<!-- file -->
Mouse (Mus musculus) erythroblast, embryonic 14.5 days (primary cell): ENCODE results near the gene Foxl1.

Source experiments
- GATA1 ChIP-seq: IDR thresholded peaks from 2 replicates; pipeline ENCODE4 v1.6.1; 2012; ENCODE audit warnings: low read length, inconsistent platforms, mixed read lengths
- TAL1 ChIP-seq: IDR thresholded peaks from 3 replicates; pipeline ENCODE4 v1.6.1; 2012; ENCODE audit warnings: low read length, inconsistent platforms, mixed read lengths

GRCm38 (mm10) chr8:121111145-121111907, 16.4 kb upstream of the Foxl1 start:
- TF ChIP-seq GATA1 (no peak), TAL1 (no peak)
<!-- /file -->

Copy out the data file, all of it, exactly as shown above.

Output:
Mouse (Mus musculus) erythroblast, embryonic 14.5 days (primary cell): ENCODE results near the gene Foxl1.

Source experiments
- GATA1 ChIP-seq: IDR thresholded peaks from 2 replicates; pipeline ENCODE4 v1.6.1; 2012; ENCODE audit warnings: low read length, inconsistent platforms, mixed read lengths
- TAL1 ChIP-seq: IDR thresholded peaks from 3 replicates; pipeline ENCODE4 v1.6.1; 2012; ENCODE audit warnings: low read length, inconsistent platforms, mixed read lengths

GRCm38 (mm10) chr8:121111145-121111907, 16.4 kb upstream of the Foxl1 start:
- TF ChIP-seq GATA1 (no peak), TAL1 (no peak)